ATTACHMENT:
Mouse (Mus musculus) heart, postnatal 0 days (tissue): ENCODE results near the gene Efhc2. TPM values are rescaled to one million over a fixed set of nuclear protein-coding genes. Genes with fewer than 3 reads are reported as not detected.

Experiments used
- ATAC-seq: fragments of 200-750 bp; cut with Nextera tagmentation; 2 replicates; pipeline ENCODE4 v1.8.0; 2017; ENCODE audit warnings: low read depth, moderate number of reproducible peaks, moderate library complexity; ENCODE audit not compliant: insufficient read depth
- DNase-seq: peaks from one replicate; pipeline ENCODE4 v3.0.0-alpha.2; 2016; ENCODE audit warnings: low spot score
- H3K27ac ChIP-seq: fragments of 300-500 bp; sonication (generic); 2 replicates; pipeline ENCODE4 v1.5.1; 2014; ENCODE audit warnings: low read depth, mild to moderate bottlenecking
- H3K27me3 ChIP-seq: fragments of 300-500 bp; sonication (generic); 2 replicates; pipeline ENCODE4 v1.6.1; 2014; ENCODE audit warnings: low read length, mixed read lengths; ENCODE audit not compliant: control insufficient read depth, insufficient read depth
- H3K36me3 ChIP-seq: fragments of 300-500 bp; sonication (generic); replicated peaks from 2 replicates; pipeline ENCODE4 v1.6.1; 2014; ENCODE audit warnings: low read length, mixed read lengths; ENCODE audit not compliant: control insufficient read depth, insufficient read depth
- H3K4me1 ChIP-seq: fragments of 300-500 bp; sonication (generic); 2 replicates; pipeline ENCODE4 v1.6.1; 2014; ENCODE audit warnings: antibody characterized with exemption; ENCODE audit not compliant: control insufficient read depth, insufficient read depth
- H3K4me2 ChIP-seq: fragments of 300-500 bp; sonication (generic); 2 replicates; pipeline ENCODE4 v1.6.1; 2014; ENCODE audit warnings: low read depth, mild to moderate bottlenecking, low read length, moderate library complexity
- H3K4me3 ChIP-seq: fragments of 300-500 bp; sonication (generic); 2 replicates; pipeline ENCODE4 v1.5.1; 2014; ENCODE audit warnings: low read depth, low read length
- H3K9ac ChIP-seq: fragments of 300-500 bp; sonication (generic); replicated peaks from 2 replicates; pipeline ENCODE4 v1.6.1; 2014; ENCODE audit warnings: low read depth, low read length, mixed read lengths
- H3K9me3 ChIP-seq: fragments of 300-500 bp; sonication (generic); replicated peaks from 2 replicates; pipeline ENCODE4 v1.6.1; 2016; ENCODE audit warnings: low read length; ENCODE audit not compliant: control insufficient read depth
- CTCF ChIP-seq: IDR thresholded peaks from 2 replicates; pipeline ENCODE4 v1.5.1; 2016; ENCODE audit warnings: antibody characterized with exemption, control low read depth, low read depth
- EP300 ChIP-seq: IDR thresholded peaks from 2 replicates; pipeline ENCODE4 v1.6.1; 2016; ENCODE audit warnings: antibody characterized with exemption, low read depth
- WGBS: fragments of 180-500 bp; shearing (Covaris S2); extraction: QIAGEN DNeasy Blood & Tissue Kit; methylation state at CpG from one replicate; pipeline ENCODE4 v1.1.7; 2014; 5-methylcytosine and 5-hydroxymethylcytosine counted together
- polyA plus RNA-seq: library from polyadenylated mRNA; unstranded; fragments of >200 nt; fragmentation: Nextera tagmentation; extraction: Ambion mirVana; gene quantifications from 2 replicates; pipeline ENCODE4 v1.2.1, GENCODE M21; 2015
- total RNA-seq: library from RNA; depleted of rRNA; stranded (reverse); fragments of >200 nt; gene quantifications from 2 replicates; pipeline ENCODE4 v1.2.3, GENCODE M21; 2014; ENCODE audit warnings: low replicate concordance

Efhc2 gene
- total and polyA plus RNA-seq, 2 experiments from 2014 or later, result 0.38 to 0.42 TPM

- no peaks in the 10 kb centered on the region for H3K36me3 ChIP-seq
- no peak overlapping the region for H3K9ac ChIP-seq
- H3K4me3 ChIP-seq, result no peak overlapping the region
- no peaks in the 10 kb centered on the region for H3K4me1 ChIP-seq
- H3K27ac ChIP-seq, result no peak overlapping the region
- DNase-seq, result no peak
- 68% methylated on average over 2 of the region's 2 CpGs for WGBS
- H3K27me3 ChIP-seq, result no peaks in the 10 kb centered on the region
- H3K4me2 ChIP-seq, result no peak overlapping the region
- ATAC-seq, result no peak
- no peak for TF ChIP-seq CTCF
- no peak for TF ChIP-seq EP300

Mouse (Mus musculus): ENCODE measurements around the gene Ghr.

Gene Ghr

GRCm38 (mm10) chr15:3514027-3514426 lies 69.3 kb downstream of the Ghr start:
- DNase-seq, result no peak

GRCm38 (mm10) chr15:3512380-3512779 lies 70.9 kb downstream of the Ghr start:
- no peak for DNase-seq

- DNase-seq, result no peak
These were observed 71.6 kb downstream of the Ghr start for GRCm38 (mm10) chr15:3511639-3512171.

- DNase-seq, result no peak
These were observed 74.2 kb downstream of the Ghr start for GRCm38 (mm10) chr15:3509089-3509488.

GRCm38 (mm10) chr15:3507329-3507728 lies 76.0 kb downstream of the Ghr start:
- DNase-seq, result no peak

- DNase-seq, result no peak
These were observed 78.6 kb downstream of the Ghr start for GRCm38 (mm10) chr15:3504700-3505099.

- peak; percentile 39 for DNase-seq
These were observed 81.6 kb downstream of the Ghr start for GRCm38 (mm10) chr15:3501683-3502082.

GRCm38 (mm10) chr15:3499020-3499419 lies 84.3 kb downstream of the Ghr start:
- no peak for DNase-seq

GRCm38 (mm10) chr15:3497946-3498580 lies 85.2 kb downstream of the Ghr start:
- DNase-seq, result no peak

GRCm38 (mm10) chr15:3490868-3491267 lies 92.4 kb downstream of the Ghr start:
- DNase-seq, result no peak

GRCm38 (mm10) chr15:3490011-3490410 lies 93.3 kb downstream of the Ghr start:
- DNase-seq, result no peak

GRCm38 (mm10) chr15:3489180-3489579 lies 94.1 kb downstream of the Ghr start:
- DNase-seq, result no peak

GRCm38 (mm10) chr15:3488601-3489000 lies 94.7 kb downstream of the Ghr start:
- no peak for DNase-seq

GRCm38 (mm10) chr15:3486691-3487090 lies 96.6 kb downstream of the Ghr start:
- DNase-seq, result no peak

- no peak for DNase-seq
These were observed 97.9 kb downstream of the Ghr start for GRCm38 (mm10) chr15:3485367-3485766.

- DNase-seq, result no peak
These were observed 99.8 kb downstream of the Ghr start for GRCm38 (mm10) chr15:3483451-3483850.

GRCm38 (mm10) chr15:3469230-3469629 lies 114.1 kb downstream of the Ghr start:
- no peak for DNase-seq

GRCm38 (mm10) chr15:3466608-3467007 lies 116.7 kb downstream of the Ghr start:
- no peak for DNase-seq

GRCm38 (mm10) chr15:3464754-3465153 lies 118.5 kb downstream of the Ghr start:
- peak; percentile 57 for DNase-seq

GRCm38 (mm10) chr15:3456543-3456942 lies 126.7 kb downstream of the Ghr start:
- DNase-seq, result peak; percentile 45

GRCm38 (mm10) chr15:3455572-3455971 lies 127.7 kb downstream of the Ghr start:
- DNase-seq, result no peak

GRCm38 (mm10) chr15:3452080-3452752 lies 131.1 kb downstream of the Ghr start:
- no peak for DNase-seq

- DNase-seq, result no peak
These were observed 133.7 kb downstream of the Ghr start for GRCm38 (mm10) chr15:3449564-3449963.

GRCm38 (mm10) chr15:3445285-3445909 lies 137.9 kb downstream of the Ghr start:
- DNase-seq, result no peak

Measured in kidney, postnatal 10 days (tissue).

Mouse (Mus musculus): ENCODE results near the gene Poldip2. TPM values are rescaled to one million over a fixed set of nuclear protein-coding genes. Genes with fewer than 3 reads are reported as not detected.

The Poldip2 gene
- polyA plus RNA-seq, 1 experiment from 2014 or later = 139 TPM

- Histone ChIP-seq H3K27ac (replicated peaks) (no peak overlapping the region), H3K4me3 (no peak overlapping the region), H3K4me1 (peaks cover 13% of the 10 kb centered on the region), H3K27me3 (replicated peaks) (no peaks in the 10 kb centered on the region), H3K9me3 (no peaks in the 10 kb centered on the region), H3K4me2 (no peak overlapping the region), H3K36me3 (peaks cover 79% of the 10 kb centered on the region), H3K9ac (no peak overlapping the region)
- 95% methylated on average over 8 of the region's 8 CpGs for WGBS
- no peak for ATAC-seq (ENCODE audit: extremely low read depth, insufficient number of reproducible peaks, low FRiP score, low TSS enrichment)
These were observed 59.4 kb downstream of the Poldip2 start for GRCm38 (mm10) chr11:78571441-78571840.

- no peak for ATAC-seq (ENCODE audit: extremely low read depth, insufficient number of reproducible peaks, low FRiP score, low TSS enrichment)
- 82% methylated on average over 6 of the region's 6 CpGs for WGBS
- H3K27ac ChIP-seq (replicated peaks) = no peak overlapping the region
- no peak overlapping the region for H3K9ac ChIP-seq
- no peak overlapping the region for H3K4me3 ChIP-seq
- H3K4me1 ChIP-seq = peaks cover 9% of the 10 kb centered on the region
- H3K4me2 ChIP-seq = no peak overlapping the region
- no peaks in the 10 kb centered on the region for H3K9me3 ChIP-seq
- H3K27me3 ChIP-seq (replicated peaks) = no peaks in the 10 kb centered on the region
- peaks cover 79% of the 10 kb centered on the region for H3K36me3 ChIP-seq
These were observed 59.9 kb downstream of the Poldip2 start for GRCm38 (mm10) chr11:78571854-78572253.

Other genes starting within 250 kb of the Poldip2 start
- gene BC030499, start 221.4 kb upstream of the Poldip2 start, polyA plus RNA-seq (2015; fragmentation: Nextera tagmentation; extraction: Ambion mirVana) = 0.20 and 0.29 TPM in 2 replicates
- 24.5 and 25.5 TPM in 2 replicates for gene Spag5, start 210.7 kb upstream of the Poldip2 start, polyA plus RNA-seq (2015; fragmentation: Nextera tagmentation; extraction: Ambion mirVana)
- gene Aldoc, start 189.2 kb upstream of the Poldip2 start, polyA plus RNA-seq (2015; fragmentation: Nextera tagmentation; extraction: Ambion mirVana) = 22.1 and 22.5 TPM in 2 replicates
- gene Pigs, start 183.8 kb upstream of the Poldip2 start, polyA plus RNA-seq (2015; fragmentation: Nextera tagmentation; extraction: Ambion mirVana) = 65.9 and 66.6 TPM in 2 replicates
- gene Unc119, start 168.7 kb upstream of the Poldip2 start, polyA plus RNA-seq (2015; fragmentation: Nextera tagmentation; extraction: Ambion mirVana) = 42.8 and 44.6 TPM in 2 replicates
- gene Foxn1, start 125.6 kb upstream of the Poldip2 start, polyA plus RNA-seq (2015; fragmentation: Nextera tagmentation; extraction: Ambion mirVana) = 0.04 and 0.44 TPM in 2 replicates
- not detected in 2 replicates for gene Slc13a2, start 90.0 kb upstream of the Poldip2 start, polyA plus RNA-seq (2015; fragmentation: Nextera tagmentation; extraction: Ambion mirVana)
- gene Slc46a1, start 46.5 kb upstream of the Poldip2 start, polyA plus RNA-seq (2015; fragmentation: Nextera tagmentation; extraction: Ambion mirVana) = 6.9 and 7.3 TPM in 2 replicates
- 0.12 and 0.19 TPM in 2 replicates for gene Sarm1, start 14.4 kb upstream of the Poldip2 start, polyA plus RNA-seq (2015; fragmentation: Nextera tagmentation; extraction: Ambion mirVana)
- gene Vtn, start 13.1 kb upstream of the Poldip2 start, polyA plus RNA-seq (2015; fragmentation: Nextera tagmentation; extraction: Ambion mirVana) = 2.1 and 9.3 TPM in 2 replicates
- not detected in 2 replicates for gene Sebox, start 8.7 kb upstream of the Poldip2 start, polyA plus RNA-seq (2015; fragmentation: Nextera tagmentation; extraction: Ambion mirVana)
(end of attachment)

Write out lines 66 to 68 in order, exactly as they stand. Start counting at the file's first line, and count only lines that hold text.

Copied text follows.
GRCm38 (mm10) chr15:3469230-3469629 lies 114.1 kb downstream of the Ghr start:
- no peak for DNase-seq

GRCm38 (mm10) chr15:3466608-3467007 lies 116.7 kb downstream of the Ghr start: